Gender Benders?

The blogosphere has been ablaze with controversy about Kathy Witterick and David Stocker’s decision not to tell anyone whether their four-month-old baby is a boy or a girl. They said they were doing it as a “tribute to freedom and choice in place of limitation, a stand up to what the world could become“. Others thought they were just trying to get attention.


When J. Crew executive Jenny Lyons was pictured recently in an ad with her five year old son sporting neon pink toenail polish, it sparked a controversy so fierce (and so ridiculous), that Jon Stewart called  it “Toemaggedon“.


And this weekend the New York Times profiled several parents who are grappling with the question of how to handle their kids’ non-standard gender expressions: the boy who likes to wear dresses and play with Barbie dolls; the girl who wants to wear boyish clothes to kindergarten (what exactly are boyish clothes, anyway?).  Among the blogs profiled: “Raising my Rainbow: Adventures in raising a slightly effeminate, possibly gay, totally fabulous son“.  FYI – the son in question is four years old.

I’m all for openness and acceptance, and I definitely think we should be more aware of the gender stereotypes we impose on our children (and on ourselves!).  If either one of my two boys decided they wanted to wear dresses or engage in other ‘girlish’ pursuits, it would absolutely be my job to support them as neutrally as possible, while helping them navigate the social consequences and implications of their choices.


But when we don’t tell anyone our kid’s gender, are we really providing them the optimal space to develop their identities freely? Aren’t we kind of pushing our own agenda on them, and actually limiting the space they have to discover who they are?


And when we blog about our kid being possibly gay, just because they like to wear dresses at age four, aren’t we just pushing them into a box of our own making, even if it is a different one? As the NY Times article emphasizes, the fact that a boy is attracted to “girlish” stuff in preschool actually says nothing obvious about their future sexual preference.  If we are really committed to letting our kids be who they are, why do we need to make any proclamations, understanding or otherwise, about who they might be in the future?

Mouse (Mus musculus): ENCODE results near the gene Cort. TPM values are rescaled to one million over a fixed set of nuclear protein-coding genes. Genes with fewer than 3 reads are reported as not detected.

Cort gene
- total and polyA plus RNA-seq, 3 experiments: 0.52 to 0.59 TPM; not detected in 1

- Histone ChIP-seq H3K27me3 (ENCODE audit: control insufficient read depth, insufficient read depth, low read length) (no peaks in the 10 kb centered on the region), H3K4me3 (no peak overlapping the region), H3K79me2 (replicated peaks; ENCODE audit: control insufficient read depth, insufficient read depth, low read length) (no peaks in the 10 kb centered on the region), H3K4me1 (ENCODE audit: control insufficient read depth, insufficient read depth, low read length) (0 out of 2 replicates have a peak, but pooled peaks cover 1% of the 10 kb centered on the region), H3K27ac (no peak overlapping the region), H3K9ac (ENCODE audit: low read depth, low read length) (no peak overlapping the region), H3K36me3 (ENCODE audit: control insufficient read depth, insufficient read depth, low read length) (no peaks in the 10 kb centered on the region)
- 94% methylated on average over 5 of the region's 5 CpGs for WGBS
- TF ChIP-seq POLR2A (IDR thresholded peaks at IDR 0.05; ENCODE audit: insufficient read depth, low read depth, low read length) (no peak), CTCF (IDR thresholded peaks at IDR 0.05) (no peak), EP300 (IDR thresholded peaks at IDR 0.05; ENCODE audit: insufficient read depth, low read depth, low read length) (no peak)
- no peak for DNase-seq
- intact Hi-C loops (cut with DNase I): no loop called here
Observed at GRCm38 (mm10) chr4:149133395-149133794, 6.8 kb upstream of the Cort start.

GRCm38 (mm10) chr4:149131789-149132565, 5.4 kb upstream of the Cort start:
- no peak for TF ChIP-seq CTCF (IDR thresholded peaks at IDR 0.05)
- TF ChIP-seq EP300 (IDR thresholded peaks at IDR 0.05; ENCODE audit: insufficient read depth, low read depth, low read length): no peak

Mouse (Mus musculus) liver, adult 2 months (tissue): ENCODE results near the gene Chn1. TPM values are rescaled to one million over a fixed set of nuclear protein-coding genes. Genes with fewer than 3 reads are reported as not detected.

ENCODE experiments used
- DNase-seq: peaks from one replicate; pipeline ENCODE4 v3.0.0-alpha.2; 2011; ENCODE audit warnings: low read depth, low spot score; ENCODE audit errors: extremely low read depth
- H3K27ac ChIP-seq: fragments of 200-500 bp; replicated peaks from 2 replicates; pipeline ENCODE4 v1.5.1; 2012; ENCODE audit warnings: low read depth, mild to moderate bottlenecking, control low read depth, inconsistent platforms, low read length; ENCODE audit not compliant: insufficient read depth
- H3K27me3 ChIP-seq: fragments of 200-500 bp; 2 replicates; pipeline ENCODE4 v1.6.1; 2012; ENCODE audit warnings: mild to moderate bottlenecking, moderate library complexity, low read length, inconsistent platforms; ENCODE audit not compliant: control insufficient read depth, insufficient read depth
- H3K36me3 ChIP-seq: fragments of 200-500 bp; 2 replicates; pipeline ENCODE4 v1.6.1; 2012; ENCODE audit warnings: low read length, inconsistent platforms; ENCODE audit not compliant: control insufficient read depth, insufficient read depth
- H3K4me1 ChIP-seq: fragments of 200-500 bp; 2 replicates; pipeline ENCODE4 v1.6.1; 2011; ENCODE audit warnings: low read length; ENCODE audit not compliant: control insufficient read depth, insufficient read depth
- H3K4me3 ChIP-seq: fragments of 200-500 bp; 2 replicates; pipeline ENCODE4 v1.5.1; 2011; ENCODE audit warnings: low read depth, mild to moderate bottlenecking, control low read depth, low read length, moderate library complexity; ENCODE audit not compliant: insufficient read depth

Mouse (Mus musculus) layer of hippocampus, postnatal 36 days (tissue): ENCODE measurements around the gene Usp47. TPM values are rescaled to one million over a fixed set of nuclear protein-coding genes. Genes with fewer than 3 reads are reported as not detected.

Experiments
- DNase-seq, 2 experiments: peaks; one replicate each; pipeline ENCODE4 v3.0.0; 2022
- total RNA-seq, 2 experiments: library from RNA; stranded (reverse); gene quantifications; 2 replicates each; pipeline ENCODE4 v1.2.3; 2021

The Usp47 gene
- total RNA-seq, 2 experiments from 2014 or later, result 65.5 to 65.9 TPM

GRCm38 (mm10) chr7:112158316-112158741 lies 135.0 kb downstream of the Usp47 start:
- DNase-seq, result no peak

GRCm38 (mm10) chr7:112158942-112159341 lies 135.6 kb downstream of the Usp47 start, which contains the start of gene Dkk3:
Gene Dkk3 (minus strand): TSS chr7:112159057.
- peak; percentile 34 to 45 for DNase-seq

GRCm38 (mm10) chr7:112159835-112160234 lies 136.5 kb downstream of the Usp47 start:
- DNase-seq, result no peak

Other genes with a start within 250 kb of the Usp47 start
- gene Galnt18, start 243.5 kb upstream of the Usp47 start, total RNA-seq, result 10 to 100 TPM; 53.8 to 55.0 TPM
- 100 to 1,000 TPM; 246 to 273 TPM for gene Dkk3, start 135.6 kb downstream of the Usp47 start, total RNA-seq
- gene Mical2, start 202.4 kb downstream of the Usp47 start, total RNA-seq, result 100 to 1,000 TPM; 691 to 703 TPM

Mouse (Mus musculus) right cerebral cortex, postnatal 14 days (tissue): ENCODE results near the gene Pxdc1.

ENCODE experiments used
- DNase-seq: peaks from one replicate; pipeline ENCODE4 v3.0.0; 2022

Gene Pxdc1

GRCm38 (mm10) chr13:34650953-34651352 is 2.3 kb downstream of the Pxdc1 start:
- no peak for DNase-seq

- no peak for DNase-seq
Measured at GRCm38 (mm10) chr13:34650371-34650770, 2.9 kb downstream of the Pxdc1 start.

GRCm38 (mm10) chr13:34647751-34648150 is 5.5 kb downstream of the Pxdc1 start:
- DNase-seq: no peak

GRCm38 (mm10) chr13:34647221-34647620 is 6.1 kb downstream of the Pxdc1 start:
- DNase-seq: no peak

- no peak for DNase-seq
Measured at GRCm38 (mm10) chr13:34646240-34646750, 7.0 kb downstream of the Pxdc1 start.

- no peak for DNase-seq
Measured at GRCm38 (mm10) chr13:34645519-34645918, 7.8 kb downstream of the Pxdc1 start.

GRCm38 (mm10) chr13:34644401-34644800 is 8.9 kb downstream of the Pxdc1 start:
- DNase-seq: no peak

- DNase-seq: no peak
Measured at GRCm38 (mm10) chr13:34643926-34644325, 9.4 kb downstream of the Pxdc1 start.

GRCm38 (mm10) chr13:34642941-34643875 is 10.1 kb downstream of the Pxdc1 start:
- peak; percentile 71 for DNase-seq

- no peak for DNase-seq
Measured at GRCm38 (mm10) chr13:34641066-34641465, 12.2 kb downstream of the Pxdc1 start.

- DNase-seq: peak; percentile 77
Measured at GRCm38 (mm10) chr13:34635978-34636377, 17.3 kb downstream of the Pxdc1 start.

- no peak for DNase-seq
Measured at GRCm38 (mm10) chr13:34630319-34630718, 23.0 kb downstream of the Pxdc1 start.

I don’t mean to criticize Rainbow Mom – I fully support what she is doing and understand how challenging it must be.  But the true breakthrough will come when we can let our kids play and express themselves freely, without feeling the need to hide their gender or speculate about their sexual identity.



A must-read article by Bedford Hope: “Disco Ball Dresses and Spandex: A dispatch from a transgender camp for kids“:  “For parents of kids truly struggling with gender issues, the challenge is to embrace the ambiguity, avoid labels and help the kids “hold all options open”.  Exactly!




And don’t forget to check out Elli’s excellent article: When Harry’s Brain Met Sally’s.  It’s all about the nature/nurture debate on gender identity and our role as parents. And, as usual, it comes down to giving our kids the space and self confidence they need to discover who they are:

“It’s not so much about defying society’s expectations, but about giving our children the opportunity to learn as much as they can about themselves, to learn what sorts of activities they truly love doing. It’s about tapping into their natural enthusiasm. It’s about showing our kids that we believe in them whatever they choose, and teaching them that they should believe in themselves, too. For when our kids believe in themselves and love what they’re doing, there’s no limit to what they can achieve.”